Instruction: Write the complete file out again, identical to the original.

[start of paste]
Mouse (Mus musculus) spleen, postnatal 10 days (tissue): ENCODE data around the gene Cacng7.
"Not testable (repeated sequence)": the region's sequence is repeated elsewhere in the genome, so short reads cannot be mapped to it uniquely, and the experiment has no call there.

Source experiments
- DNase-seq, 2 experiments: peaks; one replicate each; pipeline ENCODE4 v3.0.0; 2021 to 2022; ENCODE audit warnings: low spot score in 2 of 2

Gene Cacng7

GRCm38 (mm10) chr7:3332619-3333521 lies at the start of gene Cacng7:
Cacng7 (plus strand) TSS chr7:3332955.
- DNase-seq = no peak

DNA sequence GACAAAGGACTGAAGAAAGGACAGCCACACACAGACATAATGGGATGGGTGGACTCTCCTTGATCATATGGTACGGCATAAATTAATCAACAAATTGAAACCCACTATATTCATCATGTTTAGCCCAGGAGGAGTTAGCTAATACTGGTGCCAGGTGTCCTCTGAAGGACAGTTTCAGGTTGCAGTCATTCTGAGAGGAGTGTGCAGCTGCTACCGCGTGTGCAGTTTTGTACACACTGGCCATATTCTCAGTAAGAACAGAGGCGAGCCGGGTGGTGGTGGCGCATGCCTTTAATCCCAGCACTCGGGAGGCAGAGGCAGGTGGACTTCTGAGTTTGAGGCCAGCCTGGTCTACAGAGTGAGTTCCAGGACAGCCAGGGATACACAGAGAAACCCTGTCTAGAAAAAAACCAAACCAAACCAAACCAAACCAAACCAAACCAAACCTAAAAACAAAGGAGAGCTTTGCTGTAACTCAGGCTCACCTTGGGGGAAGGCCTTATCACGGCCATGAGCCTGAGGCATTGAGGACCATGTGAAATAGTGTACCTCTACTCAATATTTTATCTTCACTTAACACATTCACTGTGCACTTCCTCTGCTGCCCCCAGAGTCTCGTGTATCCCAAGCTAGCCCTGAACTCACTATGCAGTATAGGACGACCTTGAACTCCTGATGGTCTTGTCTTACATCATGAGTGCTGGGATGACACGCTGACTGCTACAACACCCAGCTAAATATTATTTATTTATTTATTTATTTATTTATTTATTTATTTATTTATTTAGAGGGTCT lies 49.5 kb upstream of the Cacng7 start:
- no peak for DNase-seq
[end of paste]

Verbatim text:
Mouse (Mus musculus) spleen, postnatal 10 days (tissue): ENCODE data around the gene Cacng7.
"Not testable (repeated sequence)": the region's sequence is repeated elsewhere in the genome, so short reads cannot be mapped to it uniquely, and the experiment has no call there.

Source experiments
- DNase-seq, 2 experiments: peaks; one replicate each; pipeline ENCODE4 v3.0.0; 2021 to 2022; ENCODE audit warnings: low spot score in 2 of 2

Gene Cacng7

GRCm38 (mm10) chr7:3332619-3333521 lies at the start of gene Cacng7:
Cacng7 (plus strand) TSS chr7:3332955.
- DNase-seq = no peak

DNA sequence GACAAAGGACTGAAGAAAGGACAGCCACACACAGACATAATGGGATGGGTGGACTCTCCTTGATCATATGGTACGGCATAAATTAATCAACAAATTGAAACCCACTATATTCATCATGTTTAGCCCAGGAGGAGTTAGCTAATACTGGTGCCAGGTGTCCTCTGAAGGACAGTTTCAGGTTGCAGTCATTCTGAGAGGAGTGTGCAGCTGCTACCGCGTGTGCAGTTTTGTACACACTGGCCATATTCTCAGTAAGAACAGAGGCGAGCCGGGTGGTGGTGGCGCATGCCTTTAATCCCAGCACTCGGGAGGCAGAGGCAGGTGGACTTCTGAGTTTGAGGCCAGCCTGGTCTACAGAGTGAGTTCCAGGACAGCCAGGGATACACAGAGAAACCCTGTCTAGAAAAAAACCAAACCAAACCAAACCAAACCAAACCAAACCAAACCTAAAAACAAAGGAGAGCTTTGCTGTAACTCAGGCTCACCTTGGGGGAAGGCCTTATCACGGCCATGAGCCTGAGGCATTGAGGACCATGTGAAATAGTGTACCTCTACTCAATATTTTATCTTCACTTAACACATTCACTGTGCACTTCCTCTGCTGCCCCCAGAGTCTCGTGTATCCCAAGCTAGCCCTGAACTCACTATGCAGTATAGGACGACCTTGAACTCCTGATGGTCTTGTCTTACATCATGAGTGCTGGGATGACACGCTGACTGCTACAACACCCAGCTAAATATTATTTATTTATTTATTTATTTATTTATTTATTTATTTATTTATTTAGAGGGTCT lies 49.5 kb upstream of the Cacng7 start:
- no peak for DNase-seq